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Major Challenges to Cultivating Healthy Anger

How to overcome blocks to letting go of destructive anger

For several decades I have provided clinical services to individuals seeking to overcome destructive anger. Many have sought my help on their own– following an episode of anger arousal that culminated in anxiety, guilt or shame sufficient to initiate change. Others have come to me pressured by the demands of a significant other, an employer or a court mandate.

Those who are self-referred have come to recognize and acknowledge the impact of destructive anger–on their relationships, a job or career, their health or the overall quality of their life.They are sincerely searching for strategies to reduce their vulnerability and reactivity to anger.

Many of these individuals report past efforts that they’ve made, only to be followed by failed attempts to manage their anger. While they may be strongly motivated to change, many are stymied by competing motivations that might undermine their efforts to do so.

This was the case with Brett, a thirty-two-year-old, who sought my services following a series of arguments with his girlfriend, Jennifer. They had been dating for almost two years. Although they had few conflicts early in their relationship, tensions had increased in the past year, soon after Jennifer moved in with Brett. Their conflicts centered on how much time they desired to spend together, their friendships with others and day-to-day chores required for maintaining their home.Their discussions soon escalated to arguments when Brett raised his voice and began cursing.

Brett reported that his anger was responsible for the end of two past relationships. And while he had previously thought of going for counseling to address his anger, he kept telling himself that he could control it.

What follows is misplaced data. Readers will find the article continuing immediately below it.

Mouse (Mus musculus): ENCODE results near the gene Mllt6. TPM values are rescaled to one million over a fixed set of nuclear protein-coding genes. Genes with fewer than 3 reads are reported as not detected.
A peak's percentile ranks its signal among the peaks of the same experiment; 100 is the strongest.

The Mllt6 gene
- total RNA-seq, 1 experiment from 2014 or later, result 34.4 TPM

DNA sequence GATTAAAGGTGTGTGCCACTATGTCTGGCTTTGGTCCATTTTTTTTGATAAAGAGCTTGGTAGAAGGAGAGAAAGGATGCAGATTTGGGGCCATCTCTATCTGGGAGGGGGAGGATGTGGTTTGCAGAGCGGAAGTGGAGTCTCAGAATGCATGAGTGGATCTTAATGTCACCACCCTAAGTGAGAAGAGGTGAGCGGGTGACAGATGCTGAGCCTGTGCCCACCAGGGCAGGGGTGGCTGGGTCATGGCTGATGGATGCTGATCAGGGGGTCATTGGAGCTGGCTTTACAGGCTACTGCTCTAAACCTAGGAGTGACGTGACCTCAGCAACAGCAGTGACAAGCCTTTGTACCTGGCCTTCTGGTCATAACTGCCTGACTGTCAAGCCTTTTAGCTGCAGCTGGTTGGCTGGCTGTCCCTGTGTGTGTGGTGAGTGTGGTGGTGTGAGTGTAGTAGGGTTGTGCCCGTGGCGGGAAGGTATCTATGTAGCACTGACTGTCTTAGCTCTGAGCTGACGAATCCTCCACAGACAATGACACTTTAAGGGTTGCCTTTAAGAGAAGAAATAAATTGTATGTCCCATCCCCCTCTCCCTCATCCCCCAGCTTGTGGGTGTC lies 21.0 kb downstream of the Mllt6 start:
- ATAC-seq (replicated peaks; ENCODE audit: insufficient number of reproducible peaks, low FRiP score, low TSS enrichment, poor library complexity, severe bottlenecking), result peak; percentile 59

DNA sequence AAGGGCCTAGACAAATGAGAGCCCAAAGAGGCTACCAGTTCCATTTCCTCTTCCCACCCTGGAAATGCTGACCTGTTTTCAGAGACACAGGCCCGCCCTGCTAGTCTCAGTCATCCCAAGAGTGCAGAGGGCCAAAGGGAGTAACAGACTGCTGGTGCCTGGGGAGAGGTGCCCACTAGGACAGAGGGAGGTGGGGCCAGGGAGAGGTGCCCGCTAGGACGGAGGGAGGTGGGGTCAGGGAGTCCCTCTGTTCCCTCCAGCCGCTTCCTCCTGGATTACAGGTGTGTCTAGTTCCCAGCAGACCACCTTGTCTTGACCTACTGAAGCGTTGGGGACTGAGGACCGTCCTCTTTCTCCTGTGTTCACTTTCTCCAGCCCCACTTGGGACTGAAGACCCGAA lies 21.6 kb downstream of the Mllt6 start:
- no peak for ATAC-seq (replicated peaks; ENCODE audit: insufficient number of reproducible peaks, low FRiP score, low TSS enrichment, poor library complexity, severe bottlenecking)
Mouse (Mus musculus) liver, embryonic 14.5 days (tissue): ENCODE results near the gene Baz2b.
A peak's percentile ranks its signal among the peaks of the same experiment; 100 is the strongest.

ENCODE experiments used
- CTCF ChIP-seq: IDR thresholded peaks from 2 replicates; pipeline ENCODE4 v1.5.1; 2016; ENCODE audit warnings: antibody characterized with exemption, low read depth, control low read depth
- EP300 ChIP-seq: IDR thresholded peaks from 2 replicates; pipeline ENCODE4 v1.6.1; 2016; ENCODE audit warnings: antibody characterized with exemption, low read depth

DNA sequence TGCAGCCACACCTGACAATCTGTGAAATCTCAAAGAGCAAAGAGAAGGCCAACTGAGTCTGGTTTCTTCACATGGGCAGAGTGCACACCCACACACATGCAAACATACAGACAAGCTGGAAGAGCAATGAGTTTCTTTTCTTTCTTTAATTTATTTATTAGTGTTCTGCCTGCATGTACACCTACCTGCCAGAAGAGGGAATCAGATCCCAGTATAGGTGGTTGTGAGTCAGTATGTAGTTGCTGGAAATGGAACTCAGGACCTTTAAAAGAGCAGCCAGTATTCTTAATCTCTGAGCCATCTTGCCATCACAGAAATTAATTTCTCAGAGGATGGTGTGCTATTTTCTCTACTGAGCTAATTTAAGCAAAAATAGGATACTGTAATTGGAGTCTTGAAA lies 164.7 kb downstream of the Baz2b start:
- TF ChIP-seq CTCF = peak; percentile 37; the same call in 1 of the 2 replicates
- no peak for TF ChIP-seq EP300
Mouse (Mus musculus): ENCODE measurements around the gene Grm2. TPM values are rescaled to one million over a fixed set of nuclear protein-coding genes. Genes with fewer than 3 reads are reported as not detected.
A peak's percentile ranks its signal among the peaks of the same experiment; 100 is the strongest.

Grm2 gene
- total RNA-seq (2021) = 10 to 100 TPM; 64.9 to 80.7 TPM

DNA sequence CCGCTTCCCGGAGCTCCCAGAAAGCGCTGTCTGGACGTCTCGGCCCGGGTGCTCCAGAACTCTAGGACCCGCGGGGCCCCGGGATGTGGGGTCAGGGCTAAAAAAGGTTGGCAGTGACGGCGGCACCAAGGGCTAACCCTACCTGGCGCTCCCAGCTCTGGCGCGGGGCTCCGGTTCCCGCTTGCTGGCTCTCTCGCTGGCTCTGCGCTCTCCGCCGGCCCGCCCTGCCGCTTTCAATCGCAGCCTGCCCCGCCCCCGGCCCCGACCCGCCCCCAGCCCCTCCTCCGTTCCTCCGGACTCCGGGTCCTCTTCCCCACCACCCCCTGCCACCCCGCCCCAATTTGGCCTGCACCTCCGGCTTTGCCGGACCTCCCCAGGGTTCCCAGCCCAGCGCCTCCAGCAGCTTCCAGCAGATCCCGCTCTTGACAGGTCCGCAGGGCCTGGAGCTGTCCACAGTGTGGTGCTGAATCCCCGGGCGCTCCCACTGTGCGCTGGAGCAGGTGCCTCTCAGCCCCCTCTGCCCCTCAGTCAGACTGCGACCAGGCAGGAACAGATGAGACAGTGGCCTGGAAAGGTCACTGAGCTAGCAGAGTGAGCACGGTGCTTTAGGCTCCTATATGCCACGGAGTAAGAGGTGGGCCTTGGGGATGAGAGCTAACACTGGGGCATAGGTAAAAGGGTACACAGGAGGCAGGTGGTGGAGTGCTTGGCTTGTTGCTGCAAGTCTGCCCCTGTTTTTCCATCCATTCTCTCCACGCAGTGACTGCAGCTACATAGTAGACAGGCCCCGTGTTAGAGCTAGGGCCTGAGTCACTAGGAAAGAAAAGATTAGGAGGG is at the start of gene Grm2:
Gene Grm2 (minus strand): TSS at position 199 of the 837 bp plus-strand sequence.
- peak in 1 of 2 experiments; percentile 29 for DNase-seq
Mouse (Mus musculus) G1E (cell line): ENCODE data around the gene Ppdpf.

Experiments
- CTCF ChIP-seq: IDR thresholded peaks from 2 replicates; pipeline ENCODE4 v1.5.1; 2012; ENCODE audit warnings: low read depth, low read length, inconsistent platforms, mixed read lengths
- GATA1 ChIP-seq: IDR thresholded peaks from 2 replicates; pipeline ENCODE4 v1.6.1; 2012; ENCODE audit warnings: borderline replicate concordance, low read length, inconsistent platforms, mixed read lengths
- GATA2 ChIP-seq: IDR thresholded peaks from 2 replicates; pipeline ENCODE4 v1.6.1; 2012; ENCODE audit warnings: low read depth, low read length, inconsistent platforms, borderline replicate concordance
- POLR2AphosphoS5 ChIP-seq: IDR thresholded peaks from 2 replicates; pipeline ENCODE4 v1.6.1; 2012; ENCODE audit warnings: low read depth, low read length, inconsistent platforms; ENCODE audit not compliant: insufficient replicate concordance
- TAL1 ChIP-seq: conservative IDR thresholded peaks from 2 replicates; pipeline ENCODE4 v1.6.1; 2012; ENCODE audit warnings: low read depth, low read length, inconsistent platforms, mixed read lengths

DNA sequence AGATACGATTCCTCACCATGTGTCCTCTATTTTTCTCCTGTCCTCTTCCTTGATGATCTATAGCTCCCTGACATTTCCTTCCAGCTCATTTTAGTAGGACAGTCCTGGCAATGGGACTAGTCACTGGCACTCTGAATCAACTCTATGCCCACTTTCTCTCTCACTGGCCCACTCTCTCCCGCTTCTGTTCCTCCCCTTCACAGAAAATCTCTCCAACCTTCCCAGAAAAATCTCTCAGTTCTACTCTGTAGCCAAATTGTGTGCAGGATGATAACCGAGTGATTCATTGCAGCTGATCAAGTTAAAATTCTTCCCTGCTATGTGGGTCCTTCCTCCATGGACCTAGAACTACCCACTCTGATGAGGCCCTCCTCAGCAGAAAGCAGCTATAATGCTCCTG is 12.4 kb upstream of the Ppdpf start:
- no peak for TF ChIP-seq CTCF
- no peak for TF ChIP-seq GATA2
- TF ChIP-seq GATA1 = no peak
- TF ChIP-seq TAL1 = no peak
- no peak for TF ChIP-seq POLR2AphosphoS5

Brett appeared sincere in his efforts to change. He was initially open to reflect on his history and factors that may have contributed to his tendency toward anger. After only a few sessions, he reported doing much better. When specifically asked what had helped him, Brett said, “I’m not sure. I just think I’m recognizing how tense my body is sooner than I used to. I just tell myself to stop.”

I suggested this was a good start and that it would be to his advantage to more frequently practice strategies that we had discussed, including the completion of an anger log for each episode of anger arousal. This was followed by his stated intentions to do so. However, he returned to the next session, sheepishly reporting that he just did not follow through on his intention. I told Brett that it is common to have mixed feelings about engaging in these activities.

I then suggested he become more aware of what might interfere with such practice. Specifically, I encouraged him to identify his inner dialogue that either supported or undermined his practice. This wasn’t easy for him at first. It took several sessions, but he soon recognized how ashamed he was of his anger. As an adolescent, he had vowed that he would not be angry like his father. And, in spite of this promise, he found himself exhibiting the same behavior.

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Source: Adobe Stock

​Engaging in activities to cultivate healthy anger often leads to the arousal of thoughts and feelings that may inhibit such progress. In Brett’s case, the process of more fully exploring his anger led to the arousal of shame regarding it.

I reminded Brett that holding on to anger serves a purpose. In effect, such anger can become “emotional armor”, a form of protection and distraction from consciously enduring the perceived threat as well as inner pain concomitant with such anger. It is then understandable that while he may desire change, he might confront thoughts and feelings that reflect some underlying suffering.

The commitment to cultivate healthy anger calls for recognizing and overcoming those challenges that undermine it. Below are some of those major challenges.

1. The expectation that it should be easy: Our society emphasizes a quick fix when making change. We seek a sound bite, one or two answers to a habit built on years of practice. However, changing the habit of anger–how our thoughts, feeling and physical sensations interact– takes time, patience and commitment.

2. Anger regarding the work it requires to change: All too often, those with anger issues are angry regarding the effort it takes to change. They may even resent that others do not have the same difficulties or have not experienced the wounds that have contributed to their anger.

3. The fact that anger works in the short term: Anger can be effective as a distraction to inner pain and threatening feelings. It can also be used to gain control by provoking fear and anxiety in others. Ultimately, however, those subjected to such anger often withdraw–leaving those who are quick to anger even more isolated.